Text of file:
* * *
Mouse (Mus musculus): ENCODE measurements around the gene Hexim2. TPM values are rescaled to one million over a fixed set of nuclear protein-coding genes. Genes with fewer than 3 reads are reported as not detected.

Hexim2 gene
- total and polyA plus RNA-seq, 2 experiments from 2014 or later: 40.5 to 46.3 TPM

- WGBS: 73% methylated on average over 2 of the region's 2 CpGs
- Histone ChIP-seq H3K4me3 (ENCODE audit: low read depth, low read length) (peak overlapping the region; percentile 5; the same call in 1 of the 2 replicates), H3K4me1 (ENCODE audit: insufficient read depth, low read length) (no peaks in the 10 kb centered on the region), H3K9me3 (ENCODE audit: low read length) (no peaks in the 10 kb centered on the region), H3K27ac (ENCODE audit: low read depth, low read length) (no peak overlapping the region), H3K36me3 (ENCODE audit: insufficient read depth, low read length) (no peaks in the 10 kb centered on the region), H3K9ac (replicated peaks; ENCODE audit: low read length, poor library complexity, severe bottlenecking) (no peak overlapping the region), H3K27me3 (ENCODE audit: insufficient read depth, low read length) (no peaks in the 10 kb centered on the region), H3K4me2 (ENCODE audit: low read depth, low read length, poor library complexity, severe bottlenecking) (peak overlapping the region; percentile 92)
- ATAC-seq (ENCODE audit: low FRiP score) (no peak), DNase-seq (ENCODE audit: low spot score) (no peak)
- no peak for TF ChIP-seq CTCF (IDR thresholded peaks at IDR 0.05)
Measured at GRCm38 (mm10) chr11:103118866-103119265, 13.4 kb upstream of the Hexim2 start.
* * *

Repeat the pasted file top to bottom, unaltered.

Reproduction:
Mouse (Mus musculus): ENCODE measurements around the gene Hexim2. TPM values are rescaled to one million over a fixed set of nuclear protein-coding genes. Genes with fewer than 3 reads are reported as not detected.

Hexim2 gene
- total and polyA plus RNA-seq, 2 experiments from 2014 or later: 40.5 to 46.3 TPM

- WGBS: 73% methylated on average over 2 of the region's 2 CpGs
- Histone ChIP-seq H3K4me3 (ENCODE audit: low read depth, low read length) (peak overlapping the region; percentile 5; the same call in 1 of the 2 replicates), H3K4me1 (ENCODE audit: insufficient read depth, low read length) (no peaks in the 10 kb centered on the region), H3K9me3 (ENCODE audit: low read length) (no peaks in the 10 kb centered on the region), H3K27ac (ENCODE audit: low read depth, low read length) (no peak overlapping the region), H3K36me3 (ENCODE audit: insufficient read depth, low read length) (no peaks in the 10 kb centered on the region), H3K9ac (replicated peaks; ENCODE audit: low read length, poor library complexity, severe bottlenecking) (no peak overlapping the region), H3K27me3 (ENCODE audit: insufficient read depth, low read length) (no peaks in the 10 kb centered on the region), H3K4me2 (ENCODE audit: low read depth, low read length, poor library complexity, severe bottlenecking) (peak overlapping the region; percentile 92)
- ATAC-seq (ENCODE audit: low FRiP score) (no peak), DNase-seq (ENCODE audit: low spot score) (no peak)
- no peak for TF ChIP-seq CTCF (IDR thresholded peaks at IDR 0.05)
Measured at GRCm38 (mm10) chr11:103118866-103119265, 13.4 kb upstream of the Hexim2 start.